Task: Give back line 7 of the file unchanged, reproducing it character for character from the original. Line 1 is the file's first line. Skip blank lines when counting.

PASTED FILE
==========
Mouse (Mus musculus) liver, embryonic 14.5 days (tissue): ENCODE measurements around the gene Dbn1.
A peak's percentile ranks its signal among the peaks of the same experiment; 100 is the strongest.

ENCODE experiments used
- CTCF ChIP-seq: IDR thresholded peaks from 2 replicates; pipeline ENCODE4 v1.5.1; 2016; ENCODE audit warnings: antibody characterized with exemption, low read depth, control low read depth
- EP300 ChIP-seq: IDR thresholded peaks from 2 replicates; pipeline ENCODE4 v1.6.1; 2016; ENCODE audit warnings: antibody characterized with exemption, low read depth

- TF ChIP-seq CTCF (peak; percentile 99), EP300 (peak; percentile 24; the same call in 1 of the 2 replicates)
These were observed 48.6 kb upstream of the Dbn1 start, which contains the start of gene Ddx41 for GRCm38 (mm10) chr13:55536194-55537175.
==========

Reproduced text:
These were observed 48.6 kb upstream of the Dbn1 start, which contains the start of gene Ddx41 for GRCm38 (mm10) chr13:55536194-55537175.